Saturday, December 12, 2009

Thoughts on Game Design: 7th Sea

As I mentioned earlier, I've gotten involved in a 7th Sea game. So far, due to things like finals and the general vicissitudes of life, we've only just built our characters. Still, that's given me some insights into how the game's mechanics work, and there's some interesting stuff to see there.

First, 7th Sea is very modern in its design. It's a point-buy, skill-based system which uses a lot of dice-tricks in its mechanics. It only uses 10-sided dice. The basic mechanic is fairly simple: the GM gives you a target number, you roll your 10-siders and try to come up with a sum that's equal-to or higher than the target number. Simple enough, but 7th Sea throws in an interesting quirk: some of the 10-siders you rolled you get to keep, and some you don't count.

When you try to do something, the number of dice you roll is based on a Trait (just like the stats in D&D, only there are five of them) and a Knack (which is basically an ability or bit of knowledge your character has). For instance, if you're trying to parry an attack, you add your Wit score to your Parry Knack, and that would tell you how many dice you roll.

However, when you're counting up those dice, you only count a number of dice equal to your Trait, in this case your Wit score. So, for instance, if your Wit is 3 and your Parry is 1, you roll four dice, but only count the score on three of them. Since you're trying to get a high score, obviously, you count the highest three. So if you rolled a 7, 4, 3, and 2, you'd drop the 2 and your score would be 7+4+3=14.

So that's the basic mechanic: roll as many 10-sided dice as your Trait + your Knack, but only keep a number of dice equal to your trait. Obviously, this makes your Traits very important.

(When explaining how many dice to roll, 7th Sea uses the following nomenclature: xky, where x = the full number of dice you roll and y = the number of dice you keep. So in the above example, it would be described as 4k3, and you'd describe the roll as “four-keep-three.” So when the game says the damage your musket does is 5k3, that means you roll five 10-siders and add up the highest three to see how much damage your shot did.)

Here's another interesting bit: like in most modern games, the folks in 7th Sea worked very hard to make certain that all the Traits are useful. In combat, for instance, you use Finesse when trying to hit your opponent and Brawn when calculating how badly you hurt them. When you're on defense, you use Wit to avoid the attack, and if they do hit you, Resolve to limit the damage from the attack. That means the skilled warrior is going to need good scores all across the board in all four of those stats. Since the average target number is 15, you want 3s in all your important Traits. And 3 is the max starting score characters can have.

As you might guess, most characters are only going to have a few 3s and a lot of 2s. Which means you need more dice. Luckily, 7th Sea dice “explode,” meaning if you roll a 10, you count that as a ten, then roll again and add the next number to that 10. If that roll again is a 10, you add it and roll again. So if you roll a 10 on a die, then roll a second 10 on it, and then roll a 7, the total score of that one die is 27.

However, you can't always count on rolling a 10. If you fail to meet the target number, you can choose to roll extra bonus dice called Drama Dice. The really cool thing about Drama Dice is they count as kept dice. Here's the other cool thing: while you only start with as many Drama Dice as your lowest Trait, you can earn more by being dramatic or cool or doing something very much in the spirit and theme of the game.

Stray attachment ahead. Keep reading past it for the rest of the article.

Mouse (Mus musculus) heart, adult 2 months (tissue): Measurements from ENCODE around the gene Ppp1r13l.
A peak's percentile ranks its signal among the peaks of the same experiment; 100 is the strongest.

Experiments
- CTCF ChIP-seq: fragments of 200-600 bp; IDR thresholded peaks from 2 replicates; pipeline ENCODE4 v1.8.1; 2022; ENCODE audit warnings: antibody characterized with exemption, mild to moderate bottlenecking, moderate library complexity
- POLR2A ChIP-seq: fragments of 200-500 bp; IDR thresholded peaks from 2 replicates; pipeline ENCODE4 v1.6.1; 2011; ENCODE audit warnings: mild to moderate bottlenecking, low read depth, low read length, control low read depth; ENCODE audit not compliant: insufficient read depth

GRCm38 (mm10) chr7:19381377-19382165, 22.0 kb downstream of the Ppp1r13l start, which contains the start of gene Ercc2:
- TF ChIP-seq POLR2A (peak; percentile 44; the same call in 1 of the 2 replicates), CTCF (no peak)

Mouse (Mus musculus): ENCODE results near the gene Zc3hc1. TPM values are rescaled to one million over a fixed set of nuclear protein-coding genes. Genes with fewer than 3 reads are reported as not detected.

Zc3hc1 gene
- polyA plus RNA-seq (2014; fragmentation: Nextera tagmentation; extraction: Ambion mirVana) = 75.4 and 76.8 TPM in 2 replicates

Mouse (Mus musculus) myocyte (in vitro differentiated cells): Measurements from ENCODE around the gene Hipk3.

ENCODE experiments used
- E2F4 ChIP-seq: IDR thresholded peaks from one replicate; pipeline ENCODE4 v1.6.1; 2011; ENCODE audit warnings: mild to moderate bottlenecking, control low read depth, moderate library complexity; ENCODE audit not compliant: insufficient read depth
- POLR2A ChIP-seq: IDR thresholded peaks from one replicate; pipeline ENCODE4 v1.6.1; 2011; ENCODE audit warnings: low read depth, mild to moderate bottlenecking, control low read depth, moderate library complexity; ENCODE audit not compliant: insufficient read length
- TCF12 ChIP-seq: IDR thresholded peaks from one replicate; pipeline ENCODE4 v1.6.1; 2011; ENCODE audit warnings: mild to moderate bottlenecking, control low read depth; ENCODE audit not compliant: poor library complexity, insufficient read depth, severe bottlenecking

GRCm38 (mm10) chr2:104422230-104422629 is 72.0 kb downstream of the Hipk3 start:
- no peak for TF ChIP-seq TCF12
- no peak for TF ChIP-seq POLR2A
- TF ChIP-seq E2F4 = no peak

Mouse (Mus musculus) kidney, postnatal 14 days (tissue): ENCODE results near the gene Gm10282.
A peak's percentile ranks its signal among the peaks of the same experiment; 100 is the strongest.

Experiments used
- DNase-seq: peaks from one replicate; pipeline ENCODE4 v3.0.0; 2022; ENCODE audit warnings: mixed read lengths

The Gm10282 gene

Obviously, starting characters are going to need those Drama Dice to survive and overcome, especially in combat situations. Good players are going to be looking for every opportunity they can find to earn some Drama Dice.

This puts a heavy burden on the GM, however. The GM can make or break a game based on how they hand out Drama Dice. Too few, and the players will get eaten alive. But the Drama Dice are the GM's best way to reward excellent play that fits into the themes and style of the game, so it best for the GM not to give them out too often and certainly not for actions she doesn't want to see repeatedly frequently in the game. By rewarding Drama Dice, the GM has a powerful influence on the tone and shape of the game.

Art by Howard Pyle.


squidman said...

I alwyas liked the 7th sea mechanics! I thin they are well in tune with the spirit of the game as a whole.

Erin Palette said...

What I like most about the Roll-and-Keep system (RNK) is the way it handles width vs depth.

With a big fat stat, you keep more dice, but increasing it is expensive. That's depth.

Increasing your skill gives you non-kept dice, but since that's cheaper you can roll more of them, and therefore you have a better pool of potential results. That's width.

It really delineates the difference between "talented and unskilled" vs "average but has done this for years".

Rusty said...

Thanks for the post. I've been thinking about this game for a while and it sounds intriguing.

AndreasDavour said...

I really need to read my copy of 7th Sea, and not just browse it once in a while.

I love how the drama dice mechanic work like the Saving Roll mechanic in Tunnels & Trolls. It reinforces the idea that you should act, and try things. Being innovative, active and fun gets rewarded on the spot. That's good design.

Havard: said...

I really like the 7th Sea System and the rulebooks had a lot of interesting advice for the GM.

Matthew James Stanham said...

Definitely enjoyed playing 7th Sea; interesting review!